I pretty much ignored the sad story of Zoey Zane’s disappearance when it happened, because the press treatment was so disgusting and I didn’t have any useful insight on the story. However, I was pleased to see some hints of porn positivity in this article by Alan Scherstuhl in the Kansas City Pitch:

Here’s the victim in happier times. She’s spread across a beige bed in a beige room in what must be a beige apartment complex off a frontage road someplace. She wears a pink mesh top and black knee-highs but is otherwise exposed, with one leg scissored up and the other spread wide with gynecological bluntness. This is the point of the photo, of course, the only reason that it exists.

But that’s not what makes it arresting.

She’s grinning. She has slipped off her panties with a cheerful flourish, is waving them high above her head. The air blooms in them. There’s a blooming in her face, too, a look wholly unlike what we expect from women who make sex a performance or a business. [That’s a sad commentary on your expectations — Bacchus.] She looks pleased and surprised, the way you might if you somehow managed to yank away a tablecloth without disturbing the place settings.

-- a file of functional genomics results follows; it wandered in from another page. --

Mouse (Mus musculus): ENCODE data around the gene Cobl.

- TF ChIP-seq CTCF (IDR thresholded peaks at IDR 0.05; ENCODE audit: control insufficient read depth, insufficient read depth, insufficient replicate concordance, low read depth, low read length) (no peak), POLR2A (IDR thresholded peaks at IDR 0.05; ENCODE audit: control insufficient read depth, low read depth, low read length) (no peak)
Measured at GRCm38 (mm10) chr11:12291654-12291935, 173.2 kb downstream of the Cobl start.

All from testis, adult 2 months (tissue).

She looks the way any of us look when we’re naked and goofy with someone we trust. Except better, of course. She looks better.

What? Porn girls can be happy? And the news has reached Kansas?

Sander’s death is shocking. But what isn’t is the fact that, in America Gone Wild, a “sweet, good kid” – as her grandfather described her to ABC – might take her clothes off for money and post her naked photos online. For half a century now, Hef’s Girls Next Door have been leaning nude on hay bales and stirring lemonade topless. Playboy bush is a perfect timeline of both the country’s increasing comfort with pornography and pornography’s corresponding discomfort with the natural. Before ’69, the magazine hid the bush entirely. When it appeared, it immediately began to thin, becoming less unruly every year – a patch, then a tuft, then a Velcro strip, then a sharp-lined eyebrow. And then, finally, to keep up with Penthouse and strippers and former Mouseketeer starlets, nothing at all.